1. Decide whether you want to use digital or physical board
First of all, decide if you are going to use a digital or physical board. Digital boards or software – such as Eylean – have a lot of advantages over physical ones, but you should decide which one is best for you. If you need additional help, we have covered the main aspects of choosing the right board in this blog post on electronic vs. physical task boards.
2. Prepare a simple board structure
Once you decided on the right board for you, prepare a simple task board which consists of three columns: “To Do”, “Work in progress” and “Done”. This is the basic structure of Kanban you will use to sort your tasks and items. If you have a multi-stage process – for instance development and testing – you might split these processes into separate columns later on, but for now just start with a simple board for one stage of your process.
3. Set a work in progress (WIP) limit
One of the key aspects of Kanban is that the number of items in progress is limited and therefore no other item can be started until the existing items are completed. Therefore, you need to decide whether you want to allow some multitasking or not. If you decide to go without multitasking, you should add the WIP limit that is equal to the number of people on your team. If you want to add a bit of flexibility (most teams do), you should add the WIP limit by several items higher than there are members of your team.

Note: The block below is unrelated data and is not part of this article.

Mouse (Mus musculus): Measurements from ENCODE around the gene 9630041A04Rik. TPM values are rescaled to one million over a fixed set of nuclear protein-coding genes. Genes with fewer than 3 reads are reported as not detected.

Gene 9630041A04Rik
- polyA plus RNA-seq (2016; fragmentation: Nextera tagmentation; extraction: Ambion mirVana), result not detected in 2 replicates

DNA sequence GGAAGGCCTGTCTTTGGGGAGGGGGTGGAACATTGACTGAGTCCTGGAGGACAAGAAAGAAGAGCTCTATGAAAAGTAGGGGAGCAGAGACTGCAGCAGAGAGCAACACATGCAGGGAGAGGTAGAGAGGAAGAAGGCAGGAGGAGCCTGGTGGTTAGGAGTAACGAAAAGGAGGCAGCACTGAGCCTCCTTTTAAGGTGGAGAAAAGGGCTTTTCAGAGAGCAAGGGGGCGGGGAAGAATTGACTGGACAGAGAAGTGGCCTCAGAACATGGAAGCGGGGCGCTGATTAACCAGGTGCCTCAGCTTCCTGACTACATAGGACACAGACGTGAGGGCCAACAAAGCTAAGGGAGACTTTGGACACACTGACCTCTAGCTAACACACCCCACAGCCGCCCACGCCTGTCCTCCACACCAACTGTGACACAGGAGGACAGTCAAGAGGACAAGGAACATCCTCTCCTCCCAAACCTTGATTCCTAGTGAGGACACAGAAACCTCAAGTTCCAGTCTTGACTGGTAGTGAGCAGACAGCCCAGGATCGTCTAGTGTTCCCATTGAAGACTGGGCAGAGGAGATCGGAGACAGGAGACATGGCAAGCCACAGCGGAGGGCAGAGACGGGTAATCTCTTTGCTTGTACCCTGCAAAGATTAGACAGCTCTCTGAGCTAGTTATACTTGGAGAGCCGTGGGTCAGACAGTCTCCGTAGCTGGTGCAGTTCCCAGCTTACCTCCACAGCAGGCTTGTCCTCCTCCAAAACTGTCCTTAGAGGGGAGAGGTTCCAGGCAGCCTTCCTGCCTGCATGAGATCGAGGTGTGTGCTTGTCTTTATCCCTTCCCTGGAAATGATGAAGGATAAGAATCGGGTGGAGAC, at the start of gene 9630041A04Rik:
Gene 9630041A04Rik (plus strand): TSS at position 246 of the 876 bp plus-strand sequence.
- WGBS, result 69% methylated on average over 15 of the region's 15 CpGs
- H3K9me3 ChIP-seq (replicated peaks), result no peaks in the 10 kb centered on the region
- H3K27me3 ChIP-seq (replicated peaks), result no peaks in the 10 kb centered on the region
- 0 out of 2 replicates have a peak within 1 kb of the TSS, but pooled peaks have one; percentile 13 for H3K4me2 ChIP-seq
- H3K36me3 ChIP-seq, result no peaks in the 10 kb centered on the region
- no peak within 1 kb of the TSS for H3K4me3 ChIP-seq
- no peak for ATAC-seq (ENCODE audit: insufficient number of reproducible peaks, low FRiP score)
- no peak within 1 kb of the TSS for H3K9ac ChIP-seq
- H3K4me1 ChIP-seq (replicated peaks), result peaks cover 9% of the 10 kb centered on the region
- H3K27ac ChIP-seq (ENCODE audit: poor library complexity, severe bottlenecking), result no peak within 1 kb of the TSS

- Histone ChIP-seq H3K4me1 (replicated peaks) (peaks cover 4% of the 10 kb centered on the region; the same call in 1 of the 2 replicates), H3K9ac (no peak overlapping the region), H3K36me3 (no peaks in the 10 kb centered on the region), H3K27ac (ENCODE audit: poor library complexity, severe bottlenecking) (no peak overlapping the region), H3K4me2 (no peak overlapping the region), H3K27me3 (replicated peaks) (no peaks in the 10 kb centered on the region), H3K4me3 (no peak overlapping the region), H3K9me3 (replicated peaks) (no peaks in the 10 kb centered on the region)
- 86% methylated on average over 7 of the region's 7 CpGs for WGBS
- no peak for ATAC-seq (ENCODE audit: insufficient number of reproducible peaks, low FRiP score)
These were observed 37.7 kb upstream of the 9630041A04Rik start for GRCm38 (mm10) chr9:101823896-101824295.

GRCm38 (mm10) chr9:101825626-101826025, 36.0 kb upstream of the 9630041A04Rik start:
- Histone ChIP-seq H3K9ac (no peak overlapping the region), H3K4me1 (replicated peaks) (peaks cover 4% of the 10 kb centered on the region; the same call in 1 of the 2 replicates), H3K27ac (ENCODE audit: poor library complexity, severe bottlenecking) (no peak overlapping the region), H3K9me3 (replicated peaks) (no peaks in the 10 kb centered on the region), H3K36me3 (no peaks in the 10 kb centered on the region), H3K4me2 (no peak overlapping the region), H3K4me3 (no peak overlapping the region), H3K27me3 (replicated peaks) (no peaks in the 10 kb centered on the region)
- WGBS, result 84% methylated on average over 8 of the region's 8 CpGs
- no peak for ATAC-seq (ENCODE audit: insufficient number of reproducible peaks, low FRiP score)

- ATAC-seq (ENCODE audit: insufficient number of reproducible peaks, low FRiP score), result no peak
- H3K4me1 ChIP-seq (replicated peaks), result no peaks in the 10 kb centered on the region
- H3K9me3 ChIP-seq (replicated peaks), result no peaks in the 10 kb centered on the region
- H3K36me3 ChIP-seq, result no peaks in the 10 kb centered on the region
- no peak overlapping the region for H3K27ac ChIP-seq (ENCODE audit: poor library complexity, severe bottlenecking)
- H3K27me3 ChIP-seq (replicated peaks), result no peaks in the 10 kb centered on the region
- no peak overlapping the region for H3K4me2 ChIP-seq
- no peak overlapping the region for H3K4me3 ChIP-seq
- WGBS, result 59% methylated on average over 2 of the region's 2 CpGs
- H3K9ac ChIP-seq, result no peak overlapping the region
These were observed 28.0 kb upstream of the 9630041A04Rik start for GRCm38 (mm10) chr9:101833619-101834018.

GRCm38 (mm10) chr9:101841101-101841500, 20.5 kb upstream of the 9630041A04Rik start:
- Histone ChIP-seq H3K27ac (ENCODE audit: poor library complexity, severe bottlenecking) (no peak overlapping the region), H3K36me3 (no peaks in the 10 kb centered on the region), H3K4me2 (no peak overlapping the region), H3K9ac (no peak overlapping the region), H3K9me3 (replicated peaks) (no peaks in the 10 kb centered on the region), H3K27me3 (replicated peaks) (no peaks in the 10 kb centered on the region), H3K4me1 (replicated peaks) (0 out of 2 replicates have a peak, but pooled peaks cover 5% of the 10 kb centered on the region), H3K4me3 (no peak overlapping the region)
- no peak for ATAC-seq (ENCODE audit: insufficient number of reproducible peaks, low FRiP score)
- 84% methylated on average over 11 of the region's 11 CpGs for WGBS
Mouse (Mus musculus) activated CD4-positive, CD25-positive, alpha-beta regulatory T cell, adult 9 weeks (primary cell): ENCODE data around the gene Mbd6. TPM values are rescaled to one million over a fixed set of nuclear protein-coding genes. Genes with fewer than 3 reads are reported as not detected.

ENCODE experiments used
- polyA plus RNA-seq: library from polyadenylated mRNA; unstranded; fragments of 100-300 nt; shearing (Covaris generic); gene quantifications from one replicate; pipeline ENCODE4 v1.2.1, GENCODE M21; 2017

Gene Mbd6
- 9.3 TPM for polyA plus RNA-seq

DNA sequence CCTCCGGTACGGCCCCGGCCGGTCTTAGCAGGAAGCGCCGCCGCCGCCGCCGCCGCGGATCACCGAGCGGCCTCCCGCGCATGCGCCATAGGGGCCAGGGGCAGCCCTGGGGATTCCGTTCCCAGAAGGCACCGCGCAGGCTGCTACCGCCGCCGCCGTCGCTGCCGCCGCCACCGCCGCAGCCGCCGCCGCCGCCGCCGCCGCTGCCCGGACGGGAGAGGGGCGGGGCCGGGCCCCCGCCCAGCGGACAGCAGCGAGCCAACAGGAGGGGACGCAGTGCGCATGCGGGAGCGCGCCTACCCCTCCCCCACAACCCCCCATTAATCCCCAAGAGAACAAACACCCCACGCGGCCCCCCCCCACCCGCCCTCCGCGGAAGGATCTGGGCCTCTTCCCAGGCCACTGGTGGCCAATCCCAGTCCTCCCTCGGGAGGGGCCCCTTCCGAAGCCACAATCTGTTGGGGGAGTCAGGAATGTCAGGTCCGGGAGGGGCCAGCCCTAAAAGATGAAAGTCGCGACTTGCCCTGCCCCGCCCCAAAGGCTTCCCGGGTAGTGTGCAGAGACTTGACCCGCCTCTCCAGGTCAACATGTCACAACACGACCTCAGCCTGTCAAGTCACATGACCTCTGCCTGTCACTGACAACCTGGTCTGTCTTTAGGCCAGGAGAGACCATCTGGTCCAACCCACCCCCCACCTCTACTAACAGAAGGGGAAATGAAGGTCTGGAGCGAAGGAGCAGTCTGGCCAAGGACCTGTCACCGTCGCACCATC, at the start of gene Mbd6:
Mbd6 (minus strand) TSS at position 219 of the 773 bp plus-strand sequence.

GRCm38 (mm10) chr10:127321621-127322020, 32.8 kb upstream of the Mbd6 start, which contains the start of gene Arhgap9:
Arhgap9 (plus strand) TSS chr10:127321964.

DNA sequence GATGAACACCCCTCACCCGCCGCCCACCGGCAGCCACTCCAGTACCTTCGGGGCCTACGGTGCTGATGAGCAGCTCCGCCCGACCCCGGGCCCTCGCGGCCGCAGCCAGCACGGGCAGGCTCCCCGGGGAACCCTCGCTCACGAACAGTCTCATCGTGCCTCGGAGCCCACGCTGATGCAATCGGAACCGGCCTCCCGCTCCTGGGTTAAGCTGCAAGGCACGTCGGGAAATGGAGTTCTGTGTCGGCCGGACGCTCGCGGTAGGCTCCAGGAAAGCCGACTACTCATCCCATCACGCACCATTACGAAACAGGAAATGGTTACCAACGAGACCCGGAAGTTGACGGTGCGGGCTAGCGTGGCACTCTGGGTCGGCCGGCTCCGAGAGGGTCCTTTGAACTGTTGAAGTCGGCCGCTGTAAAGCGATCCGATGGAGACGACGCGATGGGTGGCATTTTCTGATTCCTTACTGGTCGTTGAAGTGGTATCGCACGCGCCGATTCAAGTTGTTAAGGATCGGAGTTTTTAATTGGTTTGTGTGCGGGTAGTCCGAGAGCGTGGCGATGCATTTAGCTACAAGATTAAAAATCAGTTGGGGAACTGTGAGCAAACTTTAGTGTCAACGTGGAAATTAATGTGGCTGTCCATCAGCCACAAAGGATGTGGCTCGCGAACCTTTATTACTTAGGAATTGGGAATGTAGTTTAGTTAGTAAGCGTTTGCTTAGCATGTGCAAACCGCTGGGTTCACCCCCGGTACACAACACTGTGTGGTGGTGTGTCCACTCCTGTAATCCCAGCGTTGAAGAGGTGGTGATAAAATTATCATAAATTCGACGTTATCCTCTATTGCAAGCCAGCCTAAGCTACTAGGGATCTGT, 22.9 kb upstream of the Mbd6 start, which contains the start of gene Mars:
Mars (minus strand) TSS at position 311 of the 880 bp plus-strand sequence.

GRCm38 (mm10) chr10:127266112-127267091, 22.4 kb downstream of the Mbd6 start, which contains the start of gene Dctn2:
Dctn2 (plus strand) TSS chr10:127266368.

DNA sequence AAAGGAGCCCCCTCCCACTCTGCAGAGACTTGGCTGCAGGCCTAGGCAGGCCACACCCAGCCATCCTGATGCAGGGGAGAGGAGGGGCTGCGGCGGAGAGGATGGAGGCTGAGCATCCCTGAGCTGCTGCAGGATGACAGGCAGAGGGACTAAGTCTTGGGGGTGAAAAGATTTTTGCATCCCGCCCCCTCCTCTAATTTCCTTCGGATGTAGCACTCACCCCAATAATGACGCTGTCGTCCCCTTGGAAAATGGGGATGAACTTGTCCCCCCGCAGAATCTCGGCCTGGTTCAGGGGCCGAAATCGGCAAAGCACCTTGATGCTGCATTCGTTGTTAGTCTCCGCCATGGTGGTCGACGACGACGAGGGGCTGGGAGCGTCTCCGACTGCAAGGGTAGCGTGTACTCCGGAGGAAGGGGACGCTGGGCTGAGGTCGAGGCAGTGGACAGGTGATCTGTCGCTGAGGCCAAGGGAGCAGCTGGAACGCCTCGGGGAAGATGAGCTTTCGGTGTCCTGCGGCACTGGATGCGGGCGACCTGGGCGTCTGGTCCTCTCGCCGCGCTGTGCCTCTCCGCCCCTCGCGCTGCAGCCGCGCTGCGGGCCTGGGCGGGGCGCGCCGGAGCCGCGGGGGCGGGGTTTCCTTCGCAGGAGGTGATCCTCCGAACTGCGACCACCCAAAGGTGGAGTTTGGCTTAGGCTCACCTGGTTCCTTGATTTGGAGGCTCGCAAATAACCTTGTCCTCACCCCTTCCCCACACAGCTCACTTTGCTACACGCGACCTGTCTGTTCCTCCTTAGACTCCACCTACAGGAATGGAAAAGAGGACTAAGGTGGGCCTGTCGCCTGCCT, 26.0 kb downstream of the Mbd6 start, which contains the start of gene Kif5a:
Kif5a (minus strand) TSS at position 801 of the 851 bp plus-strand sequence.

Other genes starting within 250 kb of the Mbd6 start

4. Embrace the pull principle
The next important concept to grasp is the Pull principle. The idea behind the Pull principle is to make sure that the team members can choose the items to work on. It works in the following way. You put the task cards on the board, but you do not assign them to anybody. The team members pull the tasks which they would like to work on and are capable of working on, and start working on it.
5. Set up prioritizing and planning processes
Finally, make sure that you develop a process for item selection and prioritization on demand. One of the approaches to that is doing small planning meetings, when the team discusses and decides which of the items are the most valuable and should be done next. The planning meetings can be done when the number of items in the backlog reaches a certain number – for example, less than three. This will make sure that you will not over-plan – but will also not run out of the items in your backlog.
You can always evolve and adapt your board when you master the basics – but this checklist should help you started with Kanban. Good luck!